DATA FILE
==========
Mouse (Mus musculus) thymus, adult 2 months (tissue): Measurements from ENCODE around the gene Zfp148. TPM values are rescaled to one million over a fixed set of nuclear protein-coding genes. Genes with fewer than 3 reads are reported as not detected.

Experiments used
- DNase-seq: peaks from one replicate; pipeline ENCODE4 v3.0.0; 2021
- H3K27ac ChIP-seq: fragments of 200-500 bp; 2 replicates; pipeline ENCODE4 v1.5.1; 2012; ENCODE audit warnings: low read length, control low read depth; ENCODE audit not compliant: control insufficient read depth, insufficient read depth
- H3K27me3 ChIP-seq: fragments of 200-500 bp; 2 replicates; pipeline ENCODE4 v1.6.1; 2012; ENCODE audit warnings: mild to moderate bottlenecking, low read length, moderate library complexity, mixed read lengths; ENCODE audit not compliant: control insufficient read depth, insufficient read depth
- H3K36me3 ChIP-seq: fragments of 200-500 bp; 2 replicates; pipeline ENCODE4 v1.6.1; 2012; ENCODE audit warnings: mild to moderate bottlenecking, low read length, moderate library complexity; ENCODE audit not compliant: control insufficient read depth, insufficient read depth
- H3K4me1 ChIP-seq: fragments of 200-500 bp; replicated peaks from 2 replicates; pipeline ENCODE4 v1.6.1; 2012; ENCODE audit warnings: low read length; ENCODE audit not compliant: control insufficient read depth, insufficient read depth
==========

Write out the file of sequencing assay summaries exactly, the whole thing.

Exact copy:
Mouse (Mus musculus) thymus, adult 2 months (tissue): Measurements from ENCODE around the gene Zfp148. TPM values are rescaled to one million over a fixed set of nuclear protein-coding genes. Genes with fewer than 3 reads are reported as not detected.

Experiments used
- DNase-seq: peaks from one replicate; pipeline ENCODE4 v3.0.0; 2021
- H3K27ac ChIP-seq: fragments of 200-500 bp; 2 replicates; pipeline ENCODE4 v1.5.1; 2012; ENCODE audit warnings: low read length, control low read depth; ENCODE audit not compliant: control insufficient read depth, insufficient read depth
- H3K27me3 ChIP-seq: fragments of 200-500 bp; 2 replicates; pipeline ENCODE4 v1.6.1; 2012; ENCODE audit warnings: mild to moderate bottlenecking, low read length, moderate library complexity, mixed read lengths; ENCODE audit not compliant: control insufficient read depth, insufficient read depth
- H3K36me3 ChIP-seq: fragments of 200-500 bp; 2 replicates; pipeline ENCODE4 v1.6.1; 2012; ENCODE audit warnings: mild to moderate bottlenecking, low read length, moderate library complexity; ENCODE audit not compliant: control insufficient read depth, insufficient read depth
- H3K4me1 ChIP-seq: fragments of 200-500 bp; replicated peaks from 2 replicates; pipeline ENCODE4 v1.6.1; 2012; ENCODE audit warnings: low read length; ENCODE audit not compliant: control insufficient read depth, insufficient read depth